(2) A Non-Disparagement Clause – a clause in which the former employees promise not to make any statements that would “disparage,” or harm the business reputation of the company and the company’s officers/directors (even if the statements are true);
(3) A Non-Disclosure Clause – a clause in which the former employees agree to not disseminate information about staff, wages and benefit structures, succession plans and affirmative action plans (without the prior written authorization of the company);
(4) An Attorneys’ Fees Clause – clause in which the former employees promise to promptly reimburse the company for any legal fees it incurs as a result of a breach of the agreement by the former employee;
(5) A Covenant Not to Sue – a promise from the former employees no to sue (including the filing of any company with any agency); and
(6) A General Release – a release by the former employees of any claim, including claims of unlawful discrimination.
If these provisions sound familiar, there’s a good reason—virtually all employers rely on these provisions to end the threat of potential lawsuits. In exchange, the departing employees receive money or other consideration. According to CVS, more than 650 former employees entered into separation agreements with the company based on the challenged severance agreement.
The EEOC claims that CVS’ severance agreement contracts interfere with a worker’s rights to bring charges with the agency. But CVS said the EEOC’s suit is “unwarranted” because its severance agreement includes language “to state that it does not prohibit employees from doing so.” It is too soon to predict the outcome of this litigation—so the suit is definitely worth monitoring.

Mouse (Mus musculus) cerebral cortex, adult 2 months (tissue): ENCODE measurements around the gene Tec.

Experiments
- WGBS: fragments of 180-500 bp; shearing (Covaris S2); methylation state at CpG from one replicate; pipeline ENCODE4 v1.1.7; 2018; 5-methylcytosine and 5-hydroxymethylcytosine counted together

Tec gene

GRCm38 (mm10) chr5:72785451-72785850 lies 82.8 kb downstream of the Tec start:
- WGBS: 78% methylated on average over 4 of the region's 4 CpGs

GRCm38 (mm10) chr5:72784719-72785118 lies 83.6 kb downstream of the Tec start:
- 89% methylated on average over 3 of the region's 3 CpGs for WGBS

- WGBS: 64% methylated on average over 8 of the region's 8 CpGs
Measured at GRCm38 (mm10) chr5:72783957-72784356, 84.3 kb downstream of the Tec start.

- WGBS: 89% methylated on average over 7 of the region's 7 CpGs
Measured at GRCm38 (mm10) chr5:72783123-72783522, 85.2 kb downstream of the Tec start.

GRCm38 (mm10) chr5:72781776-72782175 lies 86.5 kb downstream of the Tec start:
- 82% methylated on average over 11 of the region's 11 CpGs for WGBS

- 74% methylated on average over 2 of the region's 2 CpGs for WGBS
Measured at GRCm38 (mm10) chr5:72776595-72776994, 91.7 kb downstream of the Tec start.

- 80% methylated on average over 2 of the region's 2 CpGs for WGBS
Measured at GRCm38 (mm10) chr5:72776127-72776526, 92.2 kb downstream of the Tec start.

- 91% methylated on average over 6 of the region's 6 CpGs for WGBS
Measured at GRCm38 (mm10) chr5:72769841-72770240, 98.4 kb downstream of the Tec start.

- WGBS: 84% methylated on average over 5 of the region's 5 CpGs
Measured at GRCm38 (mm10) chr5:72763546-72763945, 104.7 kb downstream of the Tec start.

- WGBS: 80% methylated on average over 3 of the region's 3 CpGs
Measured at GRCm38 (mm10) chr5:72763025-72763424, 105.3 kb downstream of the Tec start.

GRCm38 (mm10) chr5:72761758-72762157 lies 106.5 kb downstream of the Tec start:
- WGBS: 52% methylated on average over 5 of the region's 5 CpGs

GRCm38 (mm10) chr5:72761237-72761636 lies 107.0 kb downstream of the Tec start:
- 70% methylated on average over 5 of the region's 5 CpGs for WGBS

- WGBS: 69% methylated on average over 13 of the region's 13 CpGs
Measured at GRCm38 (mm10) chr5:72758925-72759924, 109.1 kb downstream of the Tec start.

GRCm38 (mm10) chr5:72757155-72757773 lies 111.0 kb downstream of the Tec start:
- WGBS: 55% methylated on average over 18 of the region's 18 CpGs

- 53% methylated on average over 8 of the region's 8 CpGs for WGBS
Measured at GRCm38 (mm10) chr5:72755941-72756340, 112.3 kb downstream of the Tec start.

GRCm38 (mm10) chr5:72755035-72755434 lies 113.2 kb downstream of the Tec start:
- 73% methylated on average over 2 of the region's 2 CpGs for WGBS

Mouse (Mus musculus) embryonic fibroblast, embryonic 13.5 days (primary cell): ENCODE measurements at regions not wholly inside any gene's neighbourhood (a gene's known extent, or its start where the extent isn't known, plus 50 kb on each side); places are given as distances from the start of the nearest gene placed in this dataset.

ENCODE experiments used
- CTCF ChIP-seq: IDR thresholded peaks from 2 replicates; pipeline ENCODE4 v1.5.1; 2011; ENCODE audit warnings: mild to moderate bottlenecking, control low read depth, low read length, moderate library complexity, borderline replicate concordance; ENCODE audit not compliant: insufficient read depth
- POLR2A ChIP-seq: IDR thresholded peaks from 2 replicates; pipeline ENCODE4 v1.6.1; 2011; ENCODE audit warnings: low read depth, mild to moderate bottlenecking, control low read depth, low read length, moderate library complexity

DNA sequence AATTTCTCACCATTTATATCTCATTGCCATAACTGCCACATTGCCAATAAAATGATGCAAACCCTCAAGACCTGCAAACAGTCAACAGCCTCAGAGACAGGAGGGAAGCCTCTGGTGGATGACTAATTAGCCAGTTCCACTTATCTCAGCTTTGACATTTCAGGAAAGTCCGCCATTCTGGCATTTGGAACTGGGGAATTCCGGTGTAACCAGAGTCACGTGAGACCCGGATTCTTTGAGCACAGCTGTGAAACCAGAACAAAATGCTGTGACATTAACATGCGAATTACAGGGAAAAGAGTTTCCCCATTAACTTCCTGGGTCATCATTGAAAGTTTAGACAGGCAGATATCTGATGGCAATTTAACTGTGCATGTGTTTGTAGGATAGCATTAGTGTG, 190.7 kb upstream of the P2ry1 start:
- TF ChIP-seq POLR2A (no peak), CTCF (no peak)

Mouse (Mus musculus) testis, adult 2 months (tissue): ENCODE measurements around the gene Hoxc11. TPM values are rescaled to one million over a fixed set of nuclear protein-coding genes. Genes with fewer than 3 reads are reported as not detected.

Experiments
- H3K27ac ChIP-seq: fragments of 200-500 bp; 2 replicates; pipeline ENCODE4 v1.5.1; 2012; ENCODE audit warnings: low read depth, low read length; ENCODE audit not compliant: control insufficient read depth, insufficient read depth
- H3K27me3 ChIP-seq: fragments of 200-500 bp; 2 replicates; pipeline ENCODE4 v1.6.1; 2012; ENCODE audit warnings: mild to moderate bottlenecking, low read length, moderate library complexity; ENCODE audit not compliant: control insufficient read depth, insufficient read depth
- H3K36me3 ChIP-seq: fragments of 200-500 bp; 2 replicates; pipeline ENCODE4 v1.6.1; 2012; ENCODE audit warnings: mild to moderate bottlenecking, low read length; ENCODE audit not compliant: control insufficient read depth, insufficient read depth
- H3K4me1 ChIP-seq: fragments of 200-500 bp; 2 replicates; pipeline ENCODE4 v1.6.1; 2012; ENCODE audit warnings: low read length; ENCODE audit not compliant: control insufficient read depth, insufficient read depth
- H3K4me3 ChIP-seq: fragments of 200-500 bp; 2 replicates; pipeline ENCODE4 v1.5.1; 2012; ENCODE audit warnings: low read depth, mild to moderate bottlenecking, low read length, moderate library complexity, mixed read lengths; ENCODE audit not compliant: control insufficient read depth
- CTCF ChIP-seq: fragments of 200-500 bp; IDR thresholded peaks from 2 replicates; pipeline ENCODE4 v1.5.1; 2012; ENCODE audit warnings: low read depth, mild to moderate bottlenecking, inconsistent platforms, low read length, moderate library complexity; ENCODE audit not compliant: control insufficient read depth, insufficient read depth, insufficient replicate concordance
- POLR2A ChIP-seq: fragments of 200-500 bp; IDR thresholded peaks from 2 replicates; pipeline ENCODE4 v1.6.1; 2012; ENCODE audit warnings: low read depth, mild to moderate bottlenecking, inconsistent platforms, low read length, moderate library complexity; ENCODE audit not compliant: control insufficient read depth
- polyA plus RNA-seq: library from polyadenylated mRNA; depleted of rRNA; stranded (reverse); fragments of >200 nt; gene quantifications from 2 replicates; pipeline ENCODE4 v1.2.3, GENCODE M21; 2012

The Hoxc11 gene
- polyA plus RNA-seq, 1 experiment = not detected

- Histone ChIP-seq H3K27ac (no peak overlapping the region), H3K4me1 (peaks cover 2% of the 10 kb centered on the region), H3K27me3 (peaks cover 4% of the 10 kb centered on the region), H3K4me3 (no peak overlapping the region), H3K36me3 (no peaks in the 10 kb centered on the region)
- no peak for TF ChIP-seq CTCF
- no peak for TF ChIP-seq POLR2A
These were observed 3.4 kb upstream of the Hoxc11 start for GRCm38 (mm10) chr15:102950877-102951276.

Following through on a promise made in his State of the Union Address, President Barack Obama formally signed an Executive Order on February 12, 2014, establishing a separate minimum wage for employees of federal contract workers. Effective January 1, 2015, the minimum wage for most Federal contractor employees shall be set at $10.10 per hour. “Tipped workers,” employed pursuant to a Federal contract, are to be paid a minimum of $4.90 per hour, with incremental increases to begin in 2016. Additionally, beginning January 1, 2016, the Executive Order allows for the Secretary of Labor to modify this separate minimum wage (after providing at least 90 days’ notice of such modification). The Executive Order expressly incorporates existing definitions and regulations under the Fair Labor Standards Act (29 U.S.C. 201 et seq.), the Davis Bacon Act (40 U.S.C. 3141 et seq.) and the Service Contract Act (40 U.S.C. 6701 et. seq.).
While this increase does not impact employers of non-governmental contractors, President Obama stated that his ultimate goal is for passage of legislation increasing the federal minimum wage for allworkers to levels commensurate with this Executive Order.